Maybe I missed it, but what are the 2 main you will be sharpening? stones are heavy, a loaded strop is pretty lightweight and might be adequate for touchups. Or you could consider a smaller sized stone, there are pocket sized arkansas stones as well as smaller sized J nats to be found. You could use the DMT EF/F followed by something finer.
Along the lines of Brandon's advice of a King 1K/6K combo, the Ohishi 1K/6K combo stone in regular or large (recommended!) size is a great bang for the buck. They are a bit nicer than the King, but are priced similarly.
The big difference with the GS is they're really compact, cut fast, stay flat longer, you don't have to soak them, and you can use them till the bitter end. Two downsides: they're not ideal for large bevels, and they cost more but the value is still high. I've had mine since they came out and use them almost every day especially the 8k which I still haven't worn down yet. But if you go for a complete GS set up I wouldn't get the 8k again as it loads too easy. Oddly I've heard 10k and 16k supposedly don't load as much. I may find out some day. Anyway GS aren't cool nowadays but they're probably the most dependable stone you can buy. Just not exciting. If you're wearing the 500 too fast you're not using for the right application. It's excellent for making small bevels. But if you're trying to thin a blade with it I wouldn't bother with anything 500 grit if you don't have to. I know I did dish my 500 initially when I started using them and got a bester 500 which wears slower but also cuts slower and you need to soak it. Unless you're sharpening the front of a single bevel. I wouldn't bother with anything else for double bevels. For thinning I'd at least go down to 220 or better yet learn how to use a belt grinder. Start out with junk knives and have a bucket of water to cool the blade periodically. I find thinning on diamond plates to slippery and they wear too fast if you use them for thinning.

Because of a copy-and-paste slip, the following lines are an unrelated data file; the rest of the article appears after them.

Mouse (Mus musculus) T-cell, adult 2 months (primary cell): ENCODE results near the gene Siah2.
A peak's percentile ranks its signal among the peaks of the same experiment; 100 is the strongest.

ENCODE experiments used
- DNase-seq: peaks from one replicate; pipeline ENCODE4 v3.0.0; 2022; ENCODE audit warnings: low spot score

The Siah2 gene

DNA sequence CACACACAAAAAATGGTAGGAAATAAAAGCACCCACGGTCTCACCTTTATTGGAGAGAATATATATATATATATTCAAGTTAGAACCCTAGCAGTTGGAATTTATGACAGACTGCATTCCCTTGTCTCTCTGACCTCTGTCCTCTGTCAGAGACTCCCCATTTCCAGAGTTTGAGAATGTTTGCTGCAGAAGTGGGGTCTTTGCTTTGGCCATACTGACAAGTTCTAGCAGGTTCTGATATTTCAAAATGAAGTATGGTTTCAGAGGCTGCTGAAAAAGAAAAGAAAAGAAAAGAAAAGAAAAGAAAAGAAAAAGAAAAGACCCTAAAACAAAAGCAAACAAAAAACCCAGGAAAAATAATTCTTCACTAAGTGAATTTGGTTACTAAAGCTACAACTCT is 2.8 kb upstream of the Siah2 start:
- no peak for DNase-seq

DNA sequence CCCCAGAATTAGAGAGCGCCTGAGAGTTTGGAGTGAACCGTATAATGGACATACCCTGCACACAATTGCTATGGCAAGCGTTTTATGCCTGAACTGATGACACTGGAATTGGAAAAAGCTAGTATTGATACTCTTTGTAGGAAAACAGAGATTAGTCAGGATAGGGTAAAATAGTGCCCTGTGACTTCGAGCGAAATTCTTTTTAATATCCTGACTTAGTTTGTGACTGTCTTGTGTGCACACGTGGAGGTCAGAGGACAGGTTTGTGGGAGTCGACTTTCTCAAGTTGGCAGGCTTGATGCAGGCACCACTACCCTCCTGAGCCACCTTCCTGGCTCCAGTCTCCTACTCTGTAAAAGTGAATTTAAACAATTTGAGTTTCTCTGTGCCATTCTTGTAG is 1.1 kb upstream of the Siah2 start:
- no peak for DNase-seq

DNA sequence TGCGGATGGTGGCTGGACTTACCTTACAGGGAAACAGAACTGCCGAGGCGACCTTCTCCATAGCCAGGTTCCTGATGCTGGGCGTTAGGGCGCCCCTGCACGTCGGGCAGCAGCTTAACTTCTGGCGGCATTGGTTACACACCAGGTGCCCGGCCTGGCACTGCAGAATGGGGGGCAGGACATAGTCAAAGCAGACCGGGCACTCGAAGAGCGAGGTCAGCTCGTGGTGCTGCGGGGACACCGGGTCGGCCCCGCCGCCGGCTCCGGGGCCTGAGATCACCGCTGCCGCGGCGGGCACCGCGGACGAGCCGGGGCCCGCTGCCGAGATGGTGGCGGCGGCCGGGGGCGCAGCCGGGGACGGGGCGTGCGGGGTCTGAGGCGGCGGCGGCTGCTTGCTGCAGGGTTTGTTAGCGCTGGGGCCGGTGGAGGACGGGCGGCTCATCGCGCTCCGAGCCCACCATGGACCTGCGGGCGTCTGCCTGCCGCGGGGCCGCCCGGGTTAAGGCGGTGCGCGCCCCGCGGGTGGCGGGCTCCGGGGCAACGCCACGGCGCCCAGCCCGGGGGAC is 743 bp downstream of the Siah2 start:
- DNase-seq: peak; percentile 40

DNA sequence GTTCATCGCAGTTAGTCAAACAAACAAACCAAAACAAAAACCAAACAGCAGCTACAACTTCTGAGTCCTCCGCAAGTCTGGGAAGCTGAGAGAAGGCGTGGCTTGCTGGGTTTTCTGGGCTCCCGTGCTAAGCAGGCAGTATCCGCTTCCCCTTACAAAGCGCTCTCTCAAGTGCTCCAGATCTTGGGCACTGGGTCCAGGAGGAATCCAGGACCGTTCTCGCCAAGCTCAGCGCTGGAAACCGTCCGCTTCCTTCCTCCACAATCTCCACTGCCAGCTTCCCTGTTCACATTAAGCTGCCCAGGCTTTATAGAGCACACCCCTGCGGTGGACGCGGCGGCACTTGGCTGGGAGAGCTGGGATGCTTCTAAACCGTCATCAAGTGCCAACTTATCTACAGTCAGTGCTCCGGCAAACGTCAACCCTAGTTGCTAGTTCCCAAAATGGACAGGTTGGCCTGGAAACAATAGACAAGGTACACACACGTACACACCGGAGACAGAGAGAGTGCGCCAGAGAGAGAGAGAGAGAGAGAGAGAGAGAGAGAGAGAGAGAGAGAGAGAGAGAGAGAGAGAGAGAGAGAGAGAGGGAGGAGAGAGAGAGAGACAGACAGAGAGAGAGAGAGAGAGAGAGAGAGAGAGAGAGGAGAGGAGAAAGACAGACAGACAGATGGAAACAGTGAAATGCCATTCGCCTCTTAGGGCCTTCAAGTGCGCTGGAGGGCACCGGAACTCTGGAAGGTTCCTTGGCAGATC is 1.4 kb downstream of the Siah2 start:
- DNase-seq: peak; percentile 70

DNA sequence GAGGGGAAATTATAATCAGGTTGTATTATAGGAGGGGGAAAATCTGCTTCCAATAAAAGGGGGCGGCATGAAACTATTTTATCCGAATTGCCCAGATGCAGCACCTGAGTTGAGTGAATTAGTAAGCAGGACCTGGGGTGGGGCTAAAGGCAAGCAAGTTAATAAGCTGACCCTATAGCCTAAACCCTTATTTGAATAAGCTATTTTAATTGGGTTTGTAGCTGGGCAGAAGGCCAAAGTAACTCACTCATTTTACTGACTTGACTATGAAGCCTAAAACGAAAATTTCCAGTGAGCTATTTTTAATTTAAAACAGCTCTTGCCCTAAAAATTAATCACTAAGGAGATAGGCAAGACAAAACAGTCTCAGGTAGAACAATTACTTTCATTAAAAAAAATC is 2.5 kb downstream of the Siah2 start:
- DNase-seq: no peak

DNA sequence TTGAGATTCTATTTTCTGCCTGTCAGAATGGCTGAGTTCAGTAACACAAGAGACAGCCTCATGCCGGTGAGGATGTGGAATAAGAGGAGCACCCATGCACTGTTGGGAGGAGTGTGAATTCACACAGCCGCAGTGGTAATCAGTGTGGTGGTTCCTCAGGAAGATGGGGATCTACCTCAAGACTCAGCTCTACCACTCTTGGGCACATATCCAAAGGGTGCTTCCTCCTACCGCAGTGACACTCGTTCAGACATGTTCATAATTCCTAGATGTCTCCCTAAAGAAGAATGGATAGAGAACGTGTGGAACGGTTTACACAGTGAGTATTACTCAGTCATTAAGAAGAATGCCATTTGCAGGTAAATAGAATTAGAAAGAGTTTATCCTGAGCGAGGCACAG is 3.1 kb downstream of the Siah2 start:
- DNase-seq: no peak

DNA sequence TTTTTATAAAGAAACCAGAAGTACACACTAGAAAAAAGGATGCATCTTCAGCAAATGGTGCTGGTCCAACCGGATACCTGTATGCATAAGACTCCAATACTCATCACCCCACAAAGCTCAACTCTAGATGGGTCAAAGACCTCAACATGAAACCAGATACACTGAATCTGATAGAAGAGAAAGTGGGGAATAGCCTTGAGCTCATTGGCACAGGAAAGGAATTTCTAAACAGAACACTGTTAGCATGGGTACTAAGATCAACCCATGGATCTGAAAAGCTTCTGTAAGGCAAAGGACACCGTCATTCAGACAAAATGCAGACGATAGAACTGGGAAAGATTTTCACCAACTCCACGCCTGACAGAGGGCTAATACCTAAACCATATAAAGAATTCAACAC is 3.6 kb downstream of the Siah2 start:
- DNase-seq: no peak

If at all possible, get a variable speed belt grinder or slow it down with step pulleys to about 30% of full out on a 1800 rpm motor. Water for cooling is still a great idea.
I typically start with a 120 grit belt, Then a 600 grit belt, Then on to the buffer to burnish the edge with Green Chrome compound. This works great for Americana Euro knives. For Japanese I continue with a 15 micron about a 1200 G and then a 9 micron about 2000 G. Then to the buffer for burnishing with the green Chrome.
This system works great on a 2" x 72" Vari speed belt grinder.
Some days I sharpen around 100 blades plus many other items, Scissors Tweezers etc.
It makes sense to have the stone move while I hold the correct angle.
Not sure a belt-grinder; let alone one with step pulleys; would be all that portable for a travelling chef. Finding a ventillated room and remembering to take a good respirator along might be skipped and would be very regrettable, too.
You're correct. I was pointing out that a belt grinder is the best option for thinning a blade. Not sharpening. Anyway who said you can't keep a belt sander in your trunk? Or van?
Originally Posted by thombrogan
We are not getting very portable here.I always sharpened my Ice Carving chisels wt. Arkansas slip stones I sm.can of oil,kept both in my chisel bag.
I cannot think of the brand now ,but they do make portable smaller diamond plates esp for wood tools or for carrying into the field.So I think a small diamond plate & a couple grits of slipstones.Japanwoodworker sells the H2O slips.The diff. is you hold the stone in your hand,but you can still get an edge sharp wt. those slips & good tech.